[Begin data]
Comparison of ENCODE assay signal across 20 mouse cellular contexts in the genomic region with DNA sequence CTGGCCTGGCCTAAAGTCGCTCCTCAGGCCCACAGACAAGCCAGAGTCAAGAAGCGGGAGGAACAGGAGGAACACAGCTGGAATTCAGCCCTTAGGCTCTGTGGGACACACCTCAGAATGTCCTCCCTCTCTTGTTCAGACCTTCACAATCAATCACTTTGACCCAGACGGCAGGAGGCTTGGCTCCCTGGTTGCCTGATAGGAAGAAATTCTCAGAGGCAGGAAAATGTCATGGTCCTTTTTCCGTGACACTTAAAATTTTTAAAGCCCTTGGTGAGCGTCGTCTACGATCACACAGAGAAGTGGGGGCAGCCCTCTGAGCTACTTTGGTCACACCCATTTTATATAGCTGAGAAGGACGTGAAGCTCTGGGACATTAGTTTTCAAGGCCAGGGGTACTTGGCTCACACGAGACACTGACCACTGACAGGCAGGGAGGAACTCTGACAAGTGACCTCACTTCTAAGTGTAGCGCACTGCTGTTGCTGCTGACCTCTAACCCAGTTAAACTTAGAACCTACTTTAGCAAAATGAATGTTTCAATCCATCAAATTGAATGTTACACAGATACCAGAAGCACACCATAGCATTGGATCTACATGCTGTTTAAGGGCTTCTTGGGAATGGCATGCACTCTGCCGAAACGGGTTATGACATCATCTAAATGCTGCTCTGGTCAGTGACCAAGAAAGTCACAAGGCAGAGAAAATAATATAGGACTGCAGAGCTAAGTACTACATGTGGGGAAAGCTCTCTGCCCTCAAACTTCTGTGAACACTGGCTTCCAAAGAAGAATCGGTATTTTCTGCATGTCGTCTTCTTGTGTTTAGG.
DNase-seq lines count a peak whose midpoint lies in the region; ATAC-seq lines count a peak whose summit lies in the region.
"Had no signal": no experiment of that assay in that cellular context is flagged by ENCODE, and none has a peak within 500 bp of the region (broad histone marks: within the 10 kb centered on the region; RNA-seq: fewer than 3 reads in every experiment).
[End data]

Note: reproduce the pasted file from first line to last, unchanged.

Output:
Comparison of ENCODE assay signal across 20 mouse cellular contexts in the genomic region with DNA sequence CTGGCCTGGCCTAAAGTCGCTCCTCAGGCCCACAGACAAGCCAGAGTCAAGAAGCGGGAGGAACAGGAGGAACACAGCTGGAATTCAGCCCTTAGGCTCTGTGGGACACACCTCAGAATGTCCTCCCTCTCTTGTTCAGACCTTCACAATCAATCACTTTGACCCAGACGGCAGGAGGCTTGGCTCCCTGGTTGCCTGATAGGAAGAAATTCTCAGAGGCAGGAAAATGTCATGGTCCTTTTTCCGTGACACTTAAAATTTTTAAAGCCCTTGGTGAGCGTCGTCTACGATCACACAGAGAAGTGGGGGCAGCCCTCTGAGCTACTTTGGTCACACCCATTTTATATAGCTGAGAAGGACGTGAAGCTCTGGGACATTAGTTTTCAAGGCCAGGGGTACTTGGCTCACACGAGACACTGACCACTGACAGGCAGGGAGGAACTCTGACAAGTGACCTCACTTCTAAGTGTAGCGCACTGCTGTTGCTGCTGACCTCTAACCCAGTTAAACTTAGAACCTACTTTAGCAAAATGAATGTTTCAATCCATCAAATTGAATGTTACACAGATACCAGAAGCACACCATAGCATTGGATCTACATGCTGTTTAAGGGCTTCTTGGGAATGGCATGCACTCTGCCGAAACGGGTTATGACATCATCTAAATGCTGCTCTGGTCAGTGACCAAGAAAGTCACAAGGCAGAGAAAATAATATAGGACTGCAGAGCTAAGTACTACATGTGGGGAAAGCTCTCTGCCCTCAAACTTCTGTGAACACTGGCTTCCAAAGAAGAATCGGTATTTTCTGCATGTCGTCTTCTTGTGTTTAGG.
DNase-seq lines count a peak whose midpoint lies in the region; ATAC-seq lines count a peak whose summit lies in the region.
"Had no signal": no experiment of that assay in that cellular context is flagged by ENCODE, and none has a peak within 500 bp of the region (broad histone marks: within the 10 kb centered on the region; RNA-seq: fewer than 3 reads in every experiment).